Have you ever noticed that, sometimes, it’s hard to communicate with other people? Have you ever noticed that, sometimes, it’s hard to communicate with people who think differently than we do? That’s because there are differences in the ways our brains work. Think of this as a continuum. On one end of the continuum are people who think in boxes where each individual box is separate from the other boxes. On the other end of the continuum are people who think in ways in which everything is connected to everything. I’m talking about a continuum of ways of thinking. As I describe both ends of the continuum, ask yourself where you see yourself on that continuum, and let’s look at some of the general challenges we face in communicating with people who are different than we are.
First, let’s look at the brain where everything is connected to everything. I would ask you to imagine a bowl of cooked spaghetti noodles. Or, picture taking a pencil to a piece of paper and scribbling lines all over the page.
Does that sound outlandish? Here’s how it works. Generally speaking on that end of the continuum, everything is connected to everything. The dog is connected to the kids, the kids are connected to the parent-teacher organization, the PTO is connected to the husband, the husband is connected to all the things that happened at work that day, all the things that went wrong are connected to all of the unfinished things at home and work, and those things are connected to the mother-in-law, the mother-in-law is connected to the vacation, the vacation is connected to what we’re going to eat Friday night, and Friday night is connected to how this meal is going to impact the grandkids, even though this person doesn’t even yet have any children.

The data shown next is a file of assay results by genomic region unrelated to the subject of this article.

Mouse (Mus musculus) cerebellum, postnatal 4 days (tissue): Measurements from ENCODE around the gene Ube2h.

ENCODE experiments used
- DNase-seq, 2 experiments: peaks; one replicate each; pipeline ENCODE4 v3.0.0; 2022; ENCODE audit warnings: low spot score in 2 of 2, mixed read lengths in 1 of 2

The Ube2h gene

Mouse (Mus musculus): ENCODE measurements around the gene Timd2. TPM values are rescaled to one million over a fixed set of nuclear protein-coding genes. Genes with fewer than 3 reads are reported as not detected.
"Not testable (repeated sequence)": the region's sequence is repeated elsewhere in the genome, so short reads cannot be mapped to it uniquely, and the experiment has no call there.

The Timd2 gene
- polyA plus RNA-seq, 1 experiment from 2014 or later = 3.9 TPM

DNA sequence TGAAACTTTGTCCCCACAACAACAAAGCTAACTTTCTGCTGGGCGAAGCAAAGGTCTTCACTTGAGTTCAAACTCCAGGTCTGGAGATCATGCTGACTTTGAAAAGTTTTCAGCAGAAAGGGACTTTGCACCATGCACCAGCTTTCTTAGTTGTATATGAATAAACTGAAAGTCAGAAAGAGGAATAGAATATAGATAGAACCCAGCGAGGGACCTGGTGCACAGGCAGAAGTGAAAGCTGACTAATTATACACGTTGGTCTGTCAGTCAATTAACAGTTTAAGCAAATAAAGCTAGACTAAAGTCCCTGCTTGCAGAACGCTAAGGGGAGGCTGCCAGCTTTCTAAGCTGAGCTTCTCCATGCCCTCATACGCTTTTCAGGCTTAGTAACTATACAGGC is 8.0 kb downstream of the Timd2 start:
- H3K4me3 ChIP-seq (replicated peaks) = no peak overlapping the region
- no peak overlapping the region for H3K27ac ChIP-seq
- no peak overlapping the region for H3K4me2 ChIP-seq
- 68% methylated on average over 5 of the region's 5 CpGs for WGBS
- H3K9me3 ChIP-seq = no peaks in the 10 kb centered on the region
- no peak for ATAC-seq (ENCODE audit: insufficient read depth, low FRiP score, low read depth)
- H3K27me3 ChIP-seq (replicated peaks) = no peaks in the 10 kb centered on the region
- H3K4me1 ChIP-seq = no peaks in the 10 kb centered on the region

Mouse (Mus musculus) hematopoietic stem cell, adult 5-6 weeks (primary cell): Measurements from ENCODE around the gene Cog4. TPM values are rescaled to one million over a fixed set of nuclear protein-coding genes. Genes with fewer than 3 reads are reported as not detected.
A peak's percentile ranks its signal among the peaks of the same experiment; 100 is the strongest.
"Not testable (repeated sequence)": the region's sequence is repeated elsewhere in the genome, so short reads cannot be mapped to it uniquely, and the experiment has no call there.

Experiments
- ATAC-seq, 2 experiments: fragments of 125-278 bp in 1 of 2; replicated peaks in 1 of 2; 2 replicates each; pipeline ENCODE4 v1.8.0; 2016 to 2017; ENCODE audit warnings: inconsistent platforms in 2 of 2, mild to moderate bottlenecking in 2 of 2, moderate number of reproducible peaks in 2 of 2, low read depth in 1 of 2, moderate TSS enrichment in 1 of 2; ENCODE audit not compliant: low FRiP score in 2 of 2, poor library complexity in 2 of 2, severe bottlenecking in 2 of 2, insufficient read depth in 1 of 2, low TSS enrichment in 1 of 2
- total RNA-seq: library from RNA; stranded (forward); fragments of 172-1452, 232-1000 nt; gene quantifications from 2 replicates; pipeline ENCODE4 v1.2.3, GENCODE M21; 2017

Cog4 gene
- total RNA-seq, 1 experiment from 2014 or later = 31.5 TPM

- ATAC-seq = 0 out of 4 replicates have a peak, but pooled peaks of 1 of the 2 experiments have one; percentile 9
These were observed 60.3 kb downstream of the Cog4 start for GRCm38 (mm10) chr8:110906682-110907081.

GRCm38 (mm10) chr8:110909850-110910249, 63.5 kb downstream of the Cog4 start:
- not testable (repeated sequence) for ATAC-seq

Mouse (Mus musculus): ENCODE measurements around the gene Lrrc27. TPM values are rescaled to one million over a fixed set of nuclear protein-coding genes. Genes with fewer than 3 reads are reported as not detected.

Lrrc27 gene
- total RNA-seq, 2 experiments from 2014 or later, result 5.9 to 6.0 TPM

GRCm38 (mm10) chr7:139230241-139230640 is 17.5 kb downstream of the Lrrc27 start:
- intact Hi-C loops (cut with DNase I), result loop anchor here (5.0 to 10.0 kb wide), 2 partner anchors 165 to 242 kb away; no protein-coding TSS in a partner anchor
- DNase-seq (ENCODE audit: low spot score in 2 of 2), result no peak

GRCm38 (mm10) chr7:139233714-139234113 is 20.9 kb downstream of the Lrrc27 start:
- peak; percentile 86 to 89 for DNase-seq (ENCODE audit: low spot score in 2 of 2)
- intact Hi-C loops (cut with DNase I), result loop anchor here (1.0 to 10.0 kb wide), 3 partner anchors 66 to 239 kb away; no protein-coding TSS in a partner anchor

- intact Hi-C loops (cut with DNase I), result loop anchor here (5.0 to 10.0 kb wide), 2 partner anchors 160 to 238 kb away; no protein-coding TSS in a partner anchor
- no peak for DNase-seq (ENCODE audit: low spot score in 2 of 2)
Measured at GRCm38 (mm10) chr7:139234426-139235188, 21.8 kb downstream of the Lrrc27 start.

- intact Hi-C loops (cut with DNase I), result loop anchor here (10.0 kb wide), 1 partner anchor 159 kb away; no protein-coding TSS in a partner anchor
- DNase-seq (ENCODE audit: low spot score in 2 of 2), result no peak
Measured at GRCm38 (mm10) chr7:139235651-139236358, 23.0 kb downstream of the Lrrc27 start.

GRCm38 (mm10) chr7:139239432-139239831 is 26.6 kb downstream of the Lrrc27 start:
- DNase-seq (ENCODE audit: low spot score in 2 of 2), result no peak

Imagine opening every application on your computer and having them all open at the same time. That’s the way this brain typically works. It always has lots going on at the same time and is continuously connecting thoughts.
Now, how about the brain on the other end of this continuum? This brain is not a spaghetti bowl. An illustration would be a bunch of separate boxes all lined up together. But those boxes are detached from each other. Nothing is connected to anything. This brain has a work box. It has a family box. Inside that family box, there is a spouse box and a box for each child. It has a dog box, a TV box, a sports box, a yard-work box, a driving-home-from-work box, and lots of other boxes that are function specific.